- Interactions are of .wdgt file types.
- Widgets groups both .wdgt file types as well as .swf (adobe flash format widgets) files.
- Widgets option allows browsing and insertion of files directly and does not offer any preview of the widgets. Interactions displayed in a preview window that you can select and insert.
- Interactions (.wdgt) supported in Flash as well as HTML5 outputs. But .swf widgets not supported in HTML5 output.
These ‘interactions’ being a major advertised feature for Captivate7, I have a lot to talk about them as well.
There are some new interactions introduced in Captivate7 (labeled as ‘new’) and some reused from Captivate 6 (labeled as ‘updated’)
The newer Interactions come with slightly better interface and controls (on the authoring front).
There are some flash based games available as Interactions as well, looks suitable to use in e-learning for kids.
Captivate7 Interactions/Widgets (just like Captivate 6) offers very limited customization options,
- Very limited text formatting options available. Within an interaction/widget you cannot format text on a word level. For e.g. you can bold the entire text of an interaction, but not a single word separately (is that too much to ask??)
- Web links/Links cannot be inserted into text (no hyperlinking support)
- Limited layout options – for example, you can insert inline image on the left or right of text but not to bottom or top of text
- Interactions on the PC creates text distortions on the HTML5 output (refer that on the video below)
- You can paste the text inside an interaction not the image
Overall both widgets and interactions lacks finishing and usability. You need Adobe Flash to create and customize widgets. I don’t see Captivate7 supports any HTML5 made widgets, I don’t know if Adobe would be interested in doing that either on already sinking flash market!
There are many other issues/bugs I have noted with the built-in interactions and widgets, i am not trying to list every one of it (I will be seen as a Devil by Captivate Geeks if I list them all ), but the bottom line is, just like Captivate 6, It is still difficult to rely on the Interactions and Widgets to build solid e-learning content.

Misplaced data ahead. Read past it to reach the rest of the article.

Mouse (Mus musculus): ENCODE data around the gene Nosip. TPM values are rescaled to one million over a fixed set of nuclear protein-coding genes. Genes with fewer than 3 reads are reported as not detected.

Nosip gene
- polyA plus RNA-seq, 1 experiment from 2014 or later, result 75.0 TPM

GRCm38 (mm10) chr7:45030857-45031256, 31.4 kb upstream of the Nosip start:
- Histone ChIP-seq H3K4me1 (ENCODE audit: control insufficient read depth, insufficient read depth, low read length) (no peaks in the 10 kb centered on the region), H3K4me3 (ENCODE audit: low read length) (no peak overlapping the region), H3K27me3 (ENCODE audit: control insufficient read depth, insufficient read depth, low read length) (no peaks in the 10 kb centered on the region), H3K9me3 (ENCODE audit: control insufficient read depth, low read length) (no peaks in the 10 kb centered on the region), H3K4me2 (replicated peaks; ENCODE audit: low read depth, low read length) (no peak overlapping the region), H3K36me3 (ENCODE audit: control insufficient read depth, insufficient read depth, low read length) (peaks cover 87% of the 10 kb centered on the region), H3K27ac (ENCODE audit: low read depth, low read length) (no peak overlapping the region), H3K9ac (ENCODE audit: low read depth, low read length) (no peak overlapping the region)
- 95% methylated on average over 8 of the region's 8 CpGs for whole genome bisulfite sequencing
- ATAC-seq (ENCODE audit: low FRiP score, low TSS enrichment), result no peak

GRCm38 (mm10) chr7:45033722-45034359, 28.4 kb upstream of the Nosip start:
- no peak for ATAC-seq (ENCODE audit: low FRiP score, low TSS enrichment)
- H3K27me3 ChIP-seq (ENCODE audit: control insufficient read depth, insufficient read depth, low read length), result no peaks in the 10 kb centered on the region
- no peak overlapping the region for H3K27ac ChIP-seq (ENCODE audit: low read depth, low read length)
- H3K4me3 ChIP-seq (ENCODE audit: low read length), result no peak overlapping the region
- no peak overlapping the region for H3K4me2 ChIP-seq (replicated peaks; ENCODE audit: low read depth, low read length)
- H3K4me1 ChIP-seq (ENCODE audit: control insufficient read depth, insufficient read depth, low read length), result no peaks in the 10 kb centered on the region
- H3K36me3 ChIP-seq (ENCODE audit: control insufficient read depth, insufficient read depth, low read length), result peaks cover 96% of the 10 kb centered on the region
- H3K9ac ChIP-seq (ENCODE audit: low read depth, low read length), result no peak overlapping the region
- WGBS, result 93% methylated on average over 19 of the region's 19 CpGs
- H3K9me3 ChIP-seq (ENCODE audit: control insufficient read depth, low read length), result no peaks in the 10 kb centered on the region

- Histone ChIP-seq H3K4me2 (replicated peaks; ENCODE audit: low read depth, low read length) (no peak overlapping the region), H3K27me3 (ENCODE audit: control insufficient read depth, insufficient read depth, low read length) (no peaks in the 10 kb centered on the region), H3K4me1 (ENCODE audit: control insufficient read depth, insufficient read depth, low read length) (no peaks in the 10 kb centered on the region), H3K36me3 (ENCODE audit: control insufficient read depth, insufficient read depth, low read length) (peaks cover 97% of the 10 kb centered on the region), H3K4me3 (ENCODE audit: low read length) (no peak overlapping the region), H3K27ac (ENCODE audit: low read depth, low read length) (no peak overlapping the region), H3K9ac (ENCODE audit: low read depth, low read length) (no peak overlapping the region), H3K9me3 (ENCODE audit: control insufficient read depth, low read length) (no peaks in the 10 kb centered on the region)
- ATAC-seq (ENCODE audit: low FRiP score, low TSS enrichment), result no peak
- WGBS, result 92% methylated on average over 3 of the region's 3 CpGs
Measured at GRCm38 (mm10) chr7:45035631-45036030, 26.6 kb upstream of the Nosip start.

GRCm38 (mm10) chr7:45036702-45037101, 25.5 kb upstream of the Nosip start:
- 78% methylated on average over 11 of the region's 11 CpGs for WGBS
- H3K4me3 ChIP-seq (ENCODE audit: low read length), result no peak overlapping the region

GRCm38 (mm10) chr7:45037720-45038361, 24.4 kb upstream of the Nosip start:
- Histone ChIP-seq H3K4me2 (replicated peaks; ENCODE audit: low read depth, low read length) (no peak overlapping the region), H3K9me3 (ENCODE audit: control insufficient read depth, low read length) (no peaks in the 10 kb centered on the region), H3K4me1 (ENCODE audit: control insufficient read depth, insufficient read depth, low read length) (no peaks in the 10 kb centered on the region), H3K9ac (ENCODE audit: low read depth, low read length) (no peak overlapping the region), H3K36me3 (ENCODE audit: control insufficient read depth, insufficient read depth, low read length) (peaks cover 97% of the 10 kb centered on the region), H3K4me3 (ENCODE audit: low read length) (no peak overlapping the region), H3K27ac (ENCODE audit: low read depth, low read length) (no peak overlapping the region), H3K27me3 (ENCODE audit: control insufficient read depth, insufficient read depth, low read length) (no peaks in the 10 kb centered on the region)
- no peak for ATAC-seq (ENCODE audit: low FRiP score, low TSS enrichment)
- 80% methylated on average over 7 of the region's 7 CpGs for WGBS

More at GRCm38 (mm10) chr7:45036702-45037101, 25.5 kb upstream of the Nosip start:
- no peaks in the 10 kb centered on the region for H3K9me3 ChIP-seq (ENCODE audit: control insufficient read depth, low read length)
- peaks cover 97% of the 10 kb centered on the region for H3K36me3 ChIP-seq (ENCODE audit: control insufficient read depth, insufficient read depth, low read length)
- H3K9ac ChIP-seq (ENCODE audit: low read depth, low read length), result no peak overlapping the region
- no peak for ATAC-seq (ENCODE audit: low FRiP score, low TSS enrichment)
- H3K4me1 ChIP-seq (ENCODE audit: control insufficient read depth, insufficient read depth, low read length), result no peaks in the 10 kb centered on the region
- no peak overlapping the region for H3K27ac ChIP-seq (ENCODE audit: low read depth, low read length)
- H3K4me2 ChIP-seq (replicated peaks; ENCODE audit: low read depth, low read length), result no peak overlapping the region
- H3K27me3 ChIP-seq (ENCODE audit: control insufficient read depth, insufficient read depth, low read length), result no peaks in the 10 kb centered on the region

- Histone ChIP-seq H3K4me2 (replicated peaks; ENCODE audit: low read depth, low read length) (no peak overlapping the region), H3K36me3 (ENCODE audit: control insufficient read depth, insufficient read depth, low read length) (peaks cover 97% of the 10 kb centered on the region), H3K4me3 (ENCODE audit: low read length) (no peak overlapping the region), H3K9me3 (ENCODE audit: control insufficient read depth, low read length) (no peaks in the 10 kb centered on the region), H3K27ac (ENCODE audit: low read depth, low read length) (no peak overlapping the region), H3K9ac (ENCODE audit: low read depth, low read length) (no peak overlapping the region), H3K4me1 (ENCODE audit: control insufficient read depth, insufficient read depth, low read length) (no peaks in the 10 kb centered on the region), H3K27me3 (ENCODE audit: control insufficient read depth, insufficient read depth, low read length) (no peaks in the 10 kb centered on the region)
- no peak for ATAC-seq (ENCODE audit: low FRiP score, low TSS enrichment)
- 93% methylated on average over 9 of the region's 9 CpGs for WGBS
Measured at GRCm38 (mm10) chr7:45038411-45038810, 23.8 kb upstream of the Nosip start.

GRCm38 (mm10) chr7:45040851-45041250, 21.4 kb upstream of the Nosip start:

The good news is, instead of relying on the widgets and interactions, you can still build your own custom interactions (like templates) using variables and actions feature introduced with Captivate7 and overcome some of the limitations of widgets and interactions.
So when you want to build a tabbed page, you can create some actions to show/hide group of elements on screen and assign them to different controls/buttons.
But even with this option, it is still going to be very difficult to build moderate/complex interactions (imagine a page with 10 tabs and each tab consists its own text/image/audio). This is because Captivate7 does not support the concept of ‘layered contents’.
Storyline does a fantastic job here with the Layering support and easy to use templates (I don’t see Lectora Inspire Supports Layering concept as well). With storyline, the templates/interactions are not externalized much (like widgets). You can just use the storyline itself to build reusable storyline templates. They are integral part of the tool itself which brings in much superior usability, finishing and performance.
A quick demo of some of widgets/interactions from Captivate 7. The Captivate7 source file used for this demo can be downloaded from here
Captivate7 packs the same character libraries from Captivate 6. There are some decent photographic options to choose from. Lectora Inspire offers lot of photographic characters as well. But Articulate Storyline offers only one free photographic character and other free libraries are illustration based. Additional character libraries can be purchased externally for all the tools.
(continued in next page…)